The Kickoff

Hello, I am Chris Ringham, and I’m currently a senior at the University of Mary Washington where I study Computer Science and Digital Studies. I hope these studies serve me well as I try to make my way as a Junior Web Developer.

When I’m not studying or working on campus at the Digital Knowledge Center, I use a lot of the digital tools I’ve learned about in my Digital Studies to support my hobbies: music production, photography, and image editing. That being said, I’ve completed several digital projects. Some were successful, some less-than, and some in-between. One I completed with a small team last semester was this website, which I would say this is an “in-betweener.” We made this website from scratch (HTML5, CSS, PHP, MySQL, and JS) as a final project for our Applications of Databases course. I count the overall design, color scheme, and navigability as part of the successful features. The sign-in and sign-up functionality works, but I’m not proud of how the main functionality performs. As a user, you should be able to create a list of vacations, each having a list of cities within that you want to hit on your excursion. The visual design of the user’s “Vacation List” table is shoddy, you cannot delete vacations properly, and the list is more of a city list than a vacation list. We basically ran out of time due to poor time estimation for certain parts. If I were to redo this project, I would invest more time at the beginning of the project getting to know my team members and their programming/design strengths. We could have understood how to divide the project up better and how much time we should have allotted for learning.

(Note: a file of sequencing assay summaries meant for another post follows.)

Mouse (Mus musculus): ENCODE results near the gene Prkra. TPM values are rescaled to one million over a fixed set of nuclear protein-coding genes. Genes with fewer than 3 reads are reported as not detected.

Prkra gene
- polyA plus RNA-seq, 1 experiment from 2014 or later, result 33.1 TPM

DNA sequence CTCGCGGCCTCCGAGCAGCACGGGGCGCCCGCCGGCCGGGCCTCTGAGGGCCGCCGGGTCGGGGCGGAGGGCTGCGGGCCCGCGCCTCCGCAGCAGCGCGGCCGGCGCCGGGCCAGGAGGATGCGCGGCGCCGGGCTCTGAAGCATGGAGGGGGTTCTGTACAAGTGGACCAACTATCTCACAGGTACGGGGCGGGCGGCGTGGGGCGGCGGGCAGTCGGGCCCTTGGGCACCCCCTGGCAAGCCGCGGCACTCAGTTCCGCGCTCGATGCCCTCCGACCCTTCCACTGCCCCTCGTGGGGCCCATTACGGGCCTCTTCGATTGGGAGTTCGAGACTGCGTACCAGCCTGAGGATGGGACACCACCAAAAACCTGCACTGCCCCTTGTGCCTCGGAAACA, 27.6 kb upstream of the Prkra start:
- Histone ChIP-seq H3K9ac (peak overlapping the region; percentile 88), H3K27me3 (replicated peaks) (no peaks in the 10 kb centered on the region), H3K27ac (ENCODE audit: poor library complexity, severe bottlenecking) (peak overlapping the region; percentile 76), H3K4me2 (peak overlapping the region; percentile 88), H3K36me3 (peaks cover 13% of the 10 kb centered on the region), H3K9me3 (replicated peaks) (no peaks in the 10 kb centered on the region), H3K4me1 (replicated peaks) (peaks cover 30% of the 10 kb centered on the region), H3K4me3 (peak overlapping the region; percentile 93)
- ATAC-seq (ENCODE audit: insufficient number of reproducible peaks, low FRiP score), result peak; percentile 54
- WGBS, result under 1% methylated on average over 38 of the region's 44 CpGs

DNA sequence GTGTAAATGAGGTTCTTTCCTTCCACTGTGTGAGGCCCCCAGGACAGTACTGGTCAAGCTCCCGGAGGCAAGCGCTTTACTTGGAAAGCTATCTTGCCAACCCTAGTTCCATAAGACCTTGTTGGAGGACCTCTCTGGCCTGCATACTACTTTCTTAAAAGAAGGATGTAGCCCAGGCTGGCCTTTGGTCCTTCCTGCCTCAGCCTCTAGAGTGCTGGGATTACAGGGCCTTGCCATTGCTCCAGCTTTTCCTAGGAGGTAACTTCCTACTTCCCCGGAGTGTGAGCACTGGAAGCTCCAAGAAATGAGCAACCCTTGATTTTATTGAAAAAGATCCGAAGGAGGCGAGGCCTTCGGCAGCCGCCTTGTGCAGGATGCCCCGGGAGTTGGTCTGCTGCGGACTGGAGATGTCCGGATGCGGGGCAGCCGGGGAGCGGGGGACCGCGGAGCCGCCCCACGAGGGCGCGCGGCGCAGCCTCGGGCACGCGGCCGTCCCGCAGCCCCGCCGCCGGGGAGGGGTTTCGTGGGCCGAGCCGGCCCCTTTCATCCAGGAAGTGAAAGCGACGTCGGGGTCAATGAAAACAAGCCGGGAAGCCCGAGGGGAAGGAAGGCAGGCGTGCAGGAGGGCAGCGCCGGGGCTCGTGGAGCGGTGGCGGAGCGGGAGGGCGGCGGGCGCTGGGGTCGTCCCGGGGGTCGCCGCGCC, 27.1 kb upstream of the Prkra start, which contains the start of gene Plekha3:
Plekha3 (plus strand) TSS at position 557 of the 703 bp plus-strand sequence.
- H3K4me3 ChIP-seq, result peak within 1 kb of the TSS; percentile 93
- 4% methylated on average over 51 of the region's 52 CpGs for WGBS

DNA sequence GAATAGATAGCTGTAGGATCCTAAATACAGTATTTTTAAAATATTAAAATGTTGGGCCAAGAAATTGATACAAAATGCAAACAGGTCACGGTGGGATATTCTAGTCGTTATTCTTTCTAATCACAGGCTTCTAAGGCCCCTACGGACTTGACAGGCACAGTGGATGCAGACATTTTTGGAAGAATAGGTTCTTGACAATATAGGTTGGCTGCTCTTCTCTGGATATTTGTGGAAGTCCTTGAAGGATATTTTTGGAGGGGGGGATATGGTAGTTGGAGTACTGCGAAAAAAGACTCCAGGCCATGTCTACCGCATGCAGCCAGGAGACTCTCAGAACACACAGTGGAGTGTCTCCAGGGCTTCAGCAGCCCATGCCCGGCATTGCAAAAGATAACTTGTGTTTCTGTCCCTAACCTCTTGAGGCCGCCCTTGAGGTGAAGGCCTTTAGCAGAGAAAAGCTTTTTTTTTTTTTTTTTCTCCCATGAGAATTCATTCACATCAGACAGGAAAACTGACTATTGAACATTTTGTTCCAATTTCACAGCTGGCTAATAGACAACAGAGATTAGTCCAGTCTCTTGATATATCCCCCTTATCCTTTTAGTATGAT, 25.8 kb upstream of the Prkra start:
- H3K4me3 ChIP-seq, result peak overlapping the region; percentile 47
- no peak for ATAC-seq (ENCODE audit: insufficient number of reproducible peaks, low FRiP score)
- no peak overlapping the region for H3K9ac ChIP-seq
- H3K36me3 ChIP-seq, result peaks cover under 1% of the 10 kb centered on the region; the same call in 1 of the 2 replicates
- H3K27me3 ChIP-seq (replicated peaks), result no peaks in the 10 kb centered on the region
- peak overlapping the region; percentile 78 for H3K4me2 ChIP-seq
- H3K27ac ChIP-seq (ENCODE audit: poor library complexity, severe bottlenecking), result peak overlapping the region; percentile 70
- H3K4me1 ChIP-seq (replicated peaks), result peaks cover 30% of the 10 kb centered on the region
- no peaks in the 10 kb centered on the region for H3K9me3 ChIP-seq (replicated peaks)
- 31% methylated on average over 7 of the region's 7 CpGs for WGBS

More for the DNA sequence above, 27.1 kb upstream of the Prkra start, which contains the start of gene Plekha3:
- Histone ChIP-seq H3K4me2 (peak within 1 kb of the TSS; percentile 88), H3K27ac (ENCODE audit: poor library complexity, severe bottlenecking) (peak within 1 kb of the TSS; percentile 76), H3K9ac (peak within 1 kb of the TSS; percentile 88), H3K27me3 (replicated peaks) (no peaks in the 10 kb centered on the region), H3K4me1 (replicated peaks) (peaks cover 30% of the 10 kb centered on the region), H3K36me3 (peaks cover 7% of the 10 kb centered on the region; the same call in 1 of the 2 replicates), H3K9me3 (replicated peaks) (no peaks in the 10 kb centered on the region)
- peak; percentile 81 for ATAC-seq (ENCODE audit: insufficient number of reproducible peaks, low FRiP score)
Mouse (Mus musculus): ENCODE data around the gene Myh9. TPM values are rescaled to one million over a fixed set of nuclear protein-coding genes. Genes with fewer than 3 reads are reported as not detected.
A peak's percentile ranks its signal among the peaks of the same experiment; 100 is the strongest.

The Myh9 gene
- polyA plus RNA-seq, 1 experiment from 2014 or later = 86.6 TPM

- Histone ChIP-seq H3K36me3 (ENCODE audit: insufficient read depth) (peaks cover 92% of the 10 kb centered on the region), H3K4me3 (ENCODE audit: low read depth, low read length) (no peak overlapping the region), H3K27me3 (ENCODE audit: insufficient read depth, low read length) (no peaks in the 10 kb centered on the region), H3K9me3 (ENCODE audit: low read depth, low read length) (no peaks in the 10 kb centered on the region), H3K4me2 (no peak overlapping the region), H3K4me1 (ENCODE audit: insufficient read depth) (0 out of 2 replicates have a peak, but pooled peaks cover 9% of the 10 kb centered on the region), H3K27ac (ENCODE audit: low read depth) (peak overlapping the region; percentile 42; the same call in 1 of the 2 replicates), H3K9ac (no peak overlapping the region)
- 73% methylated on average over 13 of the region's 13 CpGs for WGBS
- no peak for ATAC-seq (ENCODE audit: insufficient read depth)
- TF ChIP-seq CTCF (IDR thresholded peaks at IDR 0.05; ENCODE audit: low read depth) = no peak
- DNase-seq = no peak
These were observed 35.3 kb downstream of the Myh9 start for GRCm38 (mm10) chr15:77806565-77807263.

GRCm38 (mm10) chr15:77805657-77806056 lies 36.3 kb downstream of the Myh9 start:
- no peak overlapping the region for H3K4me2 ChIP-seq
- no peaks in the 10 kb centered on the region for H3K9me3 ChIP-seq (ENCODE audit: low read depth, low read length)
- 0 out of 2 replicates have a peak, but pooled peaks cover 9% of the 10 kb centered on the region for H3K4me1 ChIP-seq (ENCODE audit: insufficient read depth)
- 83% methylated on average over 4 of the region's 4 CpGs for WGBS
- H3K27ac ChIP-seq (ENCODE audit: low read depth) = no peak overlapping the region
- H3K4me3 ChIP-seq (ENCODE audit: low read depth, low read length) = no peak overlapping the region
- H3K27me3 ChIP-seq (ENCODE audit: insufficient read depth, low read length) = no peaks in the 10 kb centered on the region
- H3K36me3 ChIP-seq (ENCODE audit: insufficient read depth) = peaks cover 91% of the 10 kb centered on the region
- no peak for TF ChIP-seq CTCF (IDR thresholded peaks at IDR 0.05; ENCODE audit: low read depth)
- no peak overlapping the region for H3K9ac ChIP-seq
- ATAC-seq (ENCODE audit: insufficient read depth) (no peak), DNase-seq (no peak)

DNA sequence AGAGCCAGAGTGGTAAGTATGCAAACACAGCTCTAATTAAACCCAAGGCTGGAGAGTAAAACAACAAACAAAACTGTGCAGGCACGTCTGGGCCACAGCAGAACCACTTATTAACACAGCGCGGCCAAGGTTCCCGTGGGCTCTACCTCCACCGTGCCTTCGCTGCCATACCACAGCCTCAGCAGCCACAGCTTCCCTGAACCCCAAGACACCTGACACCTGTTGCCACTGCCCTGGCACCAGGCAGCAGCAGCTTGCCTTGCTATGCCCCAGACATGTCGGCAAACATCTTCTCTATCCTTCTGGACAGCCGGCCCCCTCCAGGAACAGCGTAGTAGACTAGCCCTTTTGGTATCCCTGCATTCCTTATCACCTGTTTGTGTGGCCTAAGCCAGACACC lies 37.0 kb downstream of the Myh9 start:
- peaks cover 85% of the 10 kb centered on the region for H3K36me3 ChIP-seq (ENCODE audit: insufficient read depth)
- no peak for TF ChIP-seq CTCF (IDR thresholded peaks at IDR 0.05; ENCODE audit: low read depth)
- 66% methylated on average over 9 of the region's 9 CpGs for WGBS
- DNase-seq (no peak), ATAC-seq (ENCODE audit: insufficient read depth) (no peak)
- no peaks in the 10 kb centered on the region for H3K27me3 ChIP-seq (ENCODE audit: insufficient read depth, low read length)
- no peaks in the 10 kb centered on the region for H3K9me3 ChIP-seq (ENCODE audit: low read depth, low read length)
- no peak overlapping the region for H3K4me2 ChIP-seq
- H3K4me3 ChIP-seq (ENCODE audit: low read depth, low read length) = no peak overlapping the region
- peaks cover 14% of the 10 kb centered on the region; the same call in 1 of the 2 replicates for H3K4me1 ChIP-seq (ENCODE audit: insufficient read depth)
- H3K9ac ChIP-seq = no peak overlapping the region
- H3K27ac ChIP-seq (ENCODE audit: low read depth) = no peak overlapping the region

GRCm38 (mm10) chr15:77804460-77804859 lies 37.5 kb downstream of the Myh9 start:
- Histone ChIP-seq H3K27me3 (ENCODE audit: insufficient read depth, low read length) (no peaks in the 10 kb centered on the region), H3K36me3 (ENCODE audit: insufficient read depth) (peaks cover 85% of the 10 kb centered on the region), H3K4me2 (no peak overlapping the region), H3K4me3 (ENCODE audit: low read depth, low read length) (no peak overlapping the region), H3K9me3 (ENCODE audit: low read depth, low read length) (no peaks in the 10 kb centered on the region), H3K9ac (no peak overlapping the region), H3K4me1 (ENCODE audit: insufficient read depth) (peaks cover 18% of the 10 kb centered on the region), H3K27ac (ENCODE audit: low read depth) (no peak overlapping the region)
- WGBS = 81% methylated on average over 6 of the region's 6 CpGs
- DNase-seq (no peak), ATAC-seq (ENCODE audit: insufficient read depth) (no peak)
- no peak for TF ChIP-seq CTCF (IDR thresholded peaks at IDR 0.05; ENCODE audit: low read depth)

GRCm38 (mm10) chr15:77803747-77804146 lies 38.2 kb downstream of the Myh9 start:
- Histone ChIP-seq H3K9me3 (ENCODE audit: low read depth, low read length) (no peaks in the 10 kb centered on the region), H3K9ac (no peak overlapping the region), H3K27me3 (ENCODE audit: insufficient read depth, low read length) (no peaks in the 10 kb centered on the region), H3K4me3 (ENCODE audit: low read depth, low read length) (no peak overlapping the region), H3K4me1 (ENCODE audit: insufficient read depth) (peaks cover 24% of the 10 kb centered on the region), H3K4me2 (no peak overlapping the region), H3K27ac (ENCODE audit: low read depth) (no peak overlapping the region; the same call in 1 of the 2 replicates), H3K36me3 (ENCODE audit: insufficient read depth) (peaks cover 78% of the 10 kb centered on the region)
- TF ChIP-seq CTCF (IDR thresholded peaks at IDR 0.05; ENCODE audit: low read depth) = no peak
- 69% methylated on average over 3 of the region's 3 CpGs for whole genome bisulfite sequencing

A project I completed with a small team in Fall 2018.

That is just one of the many projects I’ve tackled over my years as an undergraduate. Take this very website for example – this is a project, and it serves as a gateway to many of my other projects. I believe the broad array of projects I’ve completed has prepared me for the Digital Design Workshop course I am taking this semester. In this class, the students will be working cooperatively with local nonprofit organizations to produce deliverable digital projects. This Digital Design Journal will serve as a way to log my progress.

The Digital Plan: Reflection

Here’s a book the class will be referencing throughout the semester. If you’d like to follow, I purchased a copy on Amazon during the time of my writing this journal.

The Digital Plan by Brad Schenck.

How have you approached brainstorming in the past when working on creative projects?

When I’m flying solo on a project, brainstorming usually happens from the moment I receive the project assignment or conceive the project (if I’m doing it for fun). The project is in the back of my head, and some ideas come out in a sort of automatic process. If I like them, I note it in my phone. After a day or two of this, I sit down and allot time to think about different paths to complete the project – usually this spawns two or three more ideas. This is an informal process, and I try not to dismiss any ideas immediately because most of my projects end up being a combination of several ideas. I do think it’s important to sit down and think critically about a project – having the ideas “strike you” isn’t quite enough and may lead to weaker projects or weaker understanding of your project and the paths you choose over others.